Ivana Tucak

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Although vaccination as a modern public health measure has been accompanied with controversies since its very beginning, today medicine has no doubts with respect to its benefits for individuals and whole communities. It is to be noted that vaccination has significantly decreased the incidence and mortality rate of a number of infectious diseases. When propagating vaccination, scientists point not only to its effectiveness but also to its efficiency. It is believed that preventive national mass vaccination programmes have saved billions of euros considering treatment and other medical costs which would be incurred due to the outbreak of a disease. Vaccination and other medications may imply certain unwanted reactions. Although severe side effects of vaccination are rare, in such cases compensation of injuries bears great relevance for the success of immunization policies and maintenance of the public trust. This paper attempts to clarify why traditional tort litigation is not convenient in this view. The injured parties often face long-lasting judicial proceedings with an uncertain outcome. What is even worse is that such cases often concern children who are likely to need lifelong care. On the other hand, vaccine manufacturers are also vulnerable. Vaccine production is expensive and subject to strict supervision. High costs cases are particularly discouraging for manufacturers, which jeopardizes public health goals. Our aim is to demonstrate that the Republic of Croatia should introduce the so-called “no-fault” compensation programme which would bind the state to compensate for the damage done to its citizens in the name of the principles such as solidarity and justice.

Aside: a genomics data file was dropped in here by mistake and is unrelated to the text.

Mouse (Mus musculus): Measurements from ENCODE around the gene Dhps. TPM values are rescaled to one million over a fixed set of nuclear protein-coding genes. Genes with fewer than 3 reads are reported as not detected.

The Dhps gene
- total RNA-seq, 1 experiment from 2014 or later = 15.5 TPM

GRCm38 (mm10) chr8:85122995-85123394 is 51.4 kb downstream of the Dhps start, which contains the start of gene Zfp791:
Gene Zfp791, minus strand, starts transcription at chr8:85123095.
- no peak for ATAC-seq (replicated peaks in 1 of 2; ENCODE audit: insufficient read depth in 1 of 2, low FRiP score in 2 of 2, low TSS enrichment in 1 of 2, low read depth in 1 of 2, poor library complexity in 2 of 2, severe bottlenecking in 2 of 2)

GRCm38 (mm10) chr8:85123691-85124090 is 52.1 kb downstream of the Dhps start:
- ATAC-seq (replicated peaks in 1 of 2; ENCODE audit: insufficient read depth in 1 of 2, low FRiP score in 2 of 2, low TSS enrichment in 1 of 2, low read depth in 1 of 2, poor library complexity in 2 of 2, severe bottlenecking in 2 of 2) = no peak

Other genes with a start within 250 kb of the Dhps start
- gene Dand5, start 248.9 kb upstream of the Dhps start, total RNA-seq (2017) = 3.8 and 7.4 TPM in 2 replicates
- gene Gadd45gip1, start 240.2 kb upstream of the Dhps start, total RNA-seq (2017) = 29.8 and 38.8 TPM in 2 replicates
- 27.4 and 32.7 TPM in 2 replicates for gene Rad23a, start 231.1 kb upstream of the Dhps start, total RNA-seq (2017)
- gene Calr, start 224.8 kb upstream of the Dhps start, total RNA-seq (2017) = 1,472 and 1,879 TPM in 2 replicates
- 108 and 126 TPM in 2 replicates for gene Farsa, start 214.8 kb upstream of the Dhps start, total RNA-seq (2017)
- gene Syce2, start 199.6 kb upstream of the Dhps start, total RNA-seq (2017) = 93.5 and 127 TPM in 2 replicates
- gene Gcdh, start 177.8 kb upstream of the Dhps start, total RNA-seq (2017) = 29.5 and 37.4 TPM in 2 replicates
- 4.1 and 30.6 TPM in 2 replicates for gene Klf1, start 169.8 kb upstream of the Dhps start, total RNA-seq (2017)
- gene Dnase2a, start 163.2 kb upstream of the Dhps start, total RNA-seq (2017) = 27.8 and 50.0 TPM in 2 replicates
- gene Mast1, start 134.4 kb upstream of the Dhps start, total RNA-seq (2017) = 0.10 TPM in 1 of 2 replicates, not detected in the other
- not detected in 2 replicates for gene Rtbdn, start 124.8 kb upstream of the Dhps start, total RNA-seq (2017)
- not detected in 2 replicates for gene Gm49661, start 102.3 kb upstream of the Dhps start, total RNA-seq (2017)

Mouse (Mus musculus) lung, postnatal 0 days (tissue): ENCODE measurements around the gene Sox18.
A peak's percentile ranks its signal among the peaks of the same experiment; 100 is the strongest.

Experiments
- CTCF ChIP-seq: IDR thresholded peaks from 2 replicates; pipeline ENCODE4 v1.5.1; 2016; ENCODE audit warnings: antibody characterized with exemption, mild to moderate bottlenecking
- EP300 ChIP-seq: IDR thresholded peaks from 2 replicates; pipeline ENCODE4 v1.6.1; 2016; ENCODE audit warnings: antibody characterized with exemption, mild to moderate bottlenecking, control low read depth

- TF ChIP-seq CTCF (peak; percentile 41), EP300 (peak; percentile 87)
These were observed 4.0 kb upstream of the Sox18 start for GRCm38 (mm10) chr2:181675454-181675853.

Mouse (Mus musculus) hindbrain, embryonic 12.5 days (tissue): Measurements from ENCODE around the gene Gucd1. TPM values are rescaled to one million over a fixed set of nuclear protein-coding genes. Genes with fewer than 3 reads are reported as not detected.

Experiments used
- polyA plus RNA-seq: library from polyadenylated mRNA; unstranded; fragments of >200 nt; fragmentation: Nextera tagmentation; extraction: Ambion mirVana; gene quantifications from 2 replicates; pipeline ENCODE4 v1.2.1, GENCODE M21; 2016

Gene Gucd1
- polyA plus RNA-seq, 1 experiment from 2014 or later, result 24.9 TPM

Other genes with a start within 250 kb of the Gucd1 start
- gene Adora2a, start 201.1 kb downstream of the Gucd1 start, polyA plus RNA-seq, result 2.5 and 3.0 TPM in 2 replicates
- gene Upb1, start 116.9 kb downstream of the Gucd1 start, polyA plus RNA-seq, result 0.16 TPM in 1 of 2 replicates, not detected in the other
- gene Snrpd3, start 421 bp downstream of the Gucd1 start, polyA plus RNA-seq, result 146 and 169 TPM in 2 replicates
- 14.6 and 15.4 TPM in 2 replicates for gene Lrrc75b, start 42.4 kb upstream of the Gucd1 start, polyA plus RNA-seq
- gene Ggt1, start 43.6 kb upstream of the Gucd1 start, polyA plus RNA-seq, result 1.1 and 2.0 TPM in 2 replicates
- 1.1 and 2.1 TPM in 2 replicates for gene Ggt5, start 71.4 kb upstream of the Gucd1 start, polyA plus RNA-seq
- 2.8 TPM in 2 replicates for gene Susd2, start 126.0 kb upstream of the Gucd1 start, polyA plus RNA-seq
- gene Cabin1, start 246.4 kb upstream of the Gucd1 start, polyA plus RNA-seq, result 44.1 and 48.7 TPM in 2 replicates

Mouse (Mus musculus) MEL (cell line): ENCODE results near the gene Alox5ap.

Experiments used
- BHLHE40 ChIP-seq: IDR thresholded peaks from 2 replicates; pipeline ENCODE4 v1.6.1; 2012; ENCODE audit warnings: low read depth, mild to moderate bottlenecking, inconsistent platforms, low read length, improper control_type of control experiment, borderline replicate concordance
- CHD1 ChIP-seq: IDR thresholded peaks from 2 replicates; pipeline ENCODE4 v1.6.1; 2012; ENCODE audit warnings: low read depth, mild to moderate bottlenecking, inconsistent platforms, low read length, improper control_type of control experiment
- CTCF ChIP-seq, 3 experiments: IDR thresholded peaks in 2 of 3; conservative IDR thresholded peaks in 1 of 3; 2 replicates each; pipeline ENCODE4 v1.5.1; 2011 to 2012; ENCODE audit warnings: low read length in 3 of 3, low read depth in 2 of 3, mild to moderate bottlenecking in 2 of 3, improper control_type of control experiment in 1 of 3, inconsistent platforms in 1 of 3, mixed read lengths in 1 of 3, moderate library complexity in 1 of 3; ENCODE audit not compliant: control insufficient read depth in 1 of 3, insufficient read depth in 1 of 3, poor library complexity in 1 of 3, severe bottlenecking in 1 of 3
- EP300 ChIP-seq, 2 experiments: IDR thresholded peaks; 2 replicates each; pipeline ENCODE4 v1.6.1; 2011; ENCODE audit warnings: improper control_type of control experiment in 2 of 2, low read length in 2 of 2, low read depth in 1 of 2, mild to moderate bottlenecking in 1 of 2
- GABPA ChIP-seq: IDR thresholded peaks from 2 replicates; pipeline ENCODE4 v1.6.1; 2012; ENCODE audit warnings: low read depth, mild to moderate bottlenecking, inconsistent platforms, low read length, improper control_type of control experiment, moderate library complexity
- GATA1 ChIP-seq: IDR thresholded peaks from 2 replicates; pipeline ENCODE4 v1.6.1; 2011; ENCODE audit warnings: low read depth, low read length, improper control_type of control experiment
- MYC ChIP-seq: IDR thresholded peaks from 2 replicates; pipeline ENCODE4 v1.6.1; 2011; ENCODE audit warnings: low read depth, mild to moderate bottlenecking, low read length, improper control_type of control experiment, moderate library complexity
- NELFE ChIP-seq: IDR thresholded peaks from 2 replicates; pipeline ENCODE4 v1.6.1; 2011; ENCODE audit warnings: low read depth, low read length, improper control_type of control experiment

solidarity, justice, equality, vaccines, compensation, liability

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